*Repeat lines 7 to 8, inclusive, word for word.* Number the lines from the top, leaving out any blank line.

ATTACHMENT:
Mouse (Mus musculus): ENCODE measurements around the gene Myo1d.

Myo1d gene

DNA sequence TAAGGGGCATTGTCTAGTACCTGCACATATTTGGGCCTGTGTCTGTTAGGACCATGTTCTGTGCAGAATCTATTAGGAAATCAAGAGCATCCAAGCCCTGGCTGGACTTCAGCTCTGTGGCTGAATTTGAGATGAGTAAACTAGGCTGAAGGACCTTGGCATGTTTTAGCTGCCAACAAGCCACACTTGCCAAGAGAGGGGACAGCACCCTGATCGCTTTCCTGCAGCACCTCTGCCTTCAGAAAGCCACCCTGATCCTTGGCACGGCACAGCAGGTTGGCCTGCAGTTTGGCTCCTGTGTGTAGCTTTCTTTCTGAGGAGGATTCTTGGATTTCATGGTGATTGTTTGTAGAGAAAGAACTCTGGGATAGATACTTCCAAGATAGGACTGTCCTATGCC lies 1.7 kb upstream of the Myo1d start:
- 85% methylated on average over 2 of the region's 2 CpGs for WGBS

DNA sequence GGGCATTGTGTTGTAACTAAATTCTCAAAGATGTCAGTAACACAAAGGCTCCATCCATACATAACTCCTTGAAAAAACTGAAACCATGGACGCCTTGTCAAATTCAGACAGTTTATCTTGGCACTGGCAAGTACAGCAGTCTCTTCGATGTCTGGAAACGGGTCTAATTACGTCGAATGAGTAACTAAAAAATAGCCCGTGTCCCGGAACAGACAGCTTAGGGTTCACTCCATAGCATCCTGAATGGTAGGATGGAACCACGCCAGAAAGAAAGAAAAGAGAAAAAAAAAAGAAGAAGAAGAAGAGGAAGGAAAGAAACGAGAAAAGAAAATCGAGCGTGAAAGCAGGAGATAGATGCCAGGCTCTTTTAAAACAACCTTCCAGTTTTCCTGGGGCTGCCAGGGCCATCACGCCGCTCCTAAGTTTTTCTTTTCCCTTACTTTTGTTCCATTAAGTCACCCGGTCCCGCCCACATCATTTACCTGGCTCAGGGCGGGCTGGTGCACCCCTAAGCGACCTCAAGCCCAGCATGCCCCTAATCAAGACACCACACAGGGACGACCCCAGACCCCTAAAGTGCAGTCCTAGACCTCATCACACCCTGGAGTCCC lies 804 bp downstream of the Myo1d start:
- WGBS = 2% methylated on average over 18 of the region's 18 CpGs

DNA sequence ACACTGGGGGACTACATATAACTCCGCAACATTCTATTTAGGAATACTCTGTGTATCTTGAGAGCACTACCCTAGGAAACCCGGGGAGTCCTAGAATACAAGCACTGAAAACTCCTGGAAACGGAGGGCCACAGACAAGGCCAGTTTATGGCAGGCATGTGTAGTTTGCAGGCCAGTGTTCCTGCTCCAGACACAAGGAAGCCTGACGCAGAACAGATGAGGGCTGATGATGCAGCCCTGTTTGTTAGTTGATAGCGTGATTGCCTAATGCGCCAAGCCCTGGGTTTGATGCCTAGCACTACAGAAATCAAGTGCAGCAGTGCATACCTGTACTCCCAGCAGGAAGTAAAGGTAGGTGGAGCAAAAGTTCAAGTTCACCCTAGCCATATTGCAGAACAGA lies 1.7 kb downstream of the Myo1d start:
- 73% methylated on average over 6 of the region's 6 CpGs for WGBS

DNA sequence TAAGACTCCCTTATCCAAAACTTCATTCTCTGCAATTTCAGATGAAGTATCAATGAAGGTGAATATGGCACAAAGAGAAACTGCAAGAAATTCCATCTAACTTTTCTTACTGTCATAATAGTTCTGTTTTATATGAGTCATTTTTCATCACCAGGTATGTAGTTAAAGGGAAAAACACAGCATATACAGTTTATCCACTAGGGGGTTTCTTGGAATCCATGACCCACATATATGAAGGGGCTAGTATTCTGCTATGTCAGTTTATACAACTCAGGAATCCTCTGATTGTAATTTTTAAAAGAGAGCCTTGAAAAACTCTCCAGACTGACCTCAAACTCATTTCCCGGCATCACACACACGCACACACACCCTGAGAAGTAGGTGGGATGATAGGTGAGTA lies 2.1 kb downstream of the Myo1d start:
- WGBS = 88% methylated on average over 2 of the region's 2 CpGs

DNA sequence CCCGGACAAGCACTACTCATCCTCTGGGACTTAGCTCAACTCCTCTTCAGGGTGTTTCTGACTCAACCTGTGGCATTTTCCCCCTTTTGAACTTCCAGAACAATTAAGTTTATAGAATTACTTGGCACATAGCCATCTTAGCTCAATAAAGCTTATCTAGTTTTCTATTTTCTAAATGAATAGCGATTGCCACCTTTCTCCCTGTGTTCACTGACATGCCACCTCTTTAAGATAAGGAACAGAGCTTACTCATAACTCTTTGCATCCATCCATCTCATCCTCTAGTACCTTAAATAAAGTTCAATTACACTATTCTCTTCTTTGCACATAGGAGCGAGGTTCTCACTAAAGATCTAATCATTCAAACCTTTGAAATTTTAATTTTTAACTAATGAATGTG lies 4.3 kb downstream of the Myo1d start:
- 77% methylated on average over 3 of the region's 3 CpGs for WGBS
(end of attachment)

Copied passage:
DNA sequence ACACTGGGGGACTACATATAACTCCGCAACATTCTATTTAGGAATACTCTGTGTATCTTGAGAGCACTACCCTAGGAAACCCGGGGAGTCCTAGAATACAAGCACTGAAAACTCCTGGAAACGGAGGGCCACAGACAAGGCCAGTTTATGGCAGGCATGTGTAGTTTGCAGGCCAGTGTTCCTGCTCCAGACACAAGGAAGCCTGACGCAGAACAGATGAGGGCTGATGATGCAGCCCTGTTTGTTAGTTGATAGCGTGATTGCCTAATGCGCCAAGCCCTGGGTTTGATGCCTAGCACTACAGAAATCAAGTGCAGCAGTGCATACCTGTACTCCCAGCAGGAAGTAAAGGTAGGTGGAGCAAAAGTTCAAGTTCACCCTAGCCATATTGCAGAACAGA lies 1.7 kb downstream of the Myo1d start:
- 73% methylated on average over 6 of the region's 6 CpGs for WGBS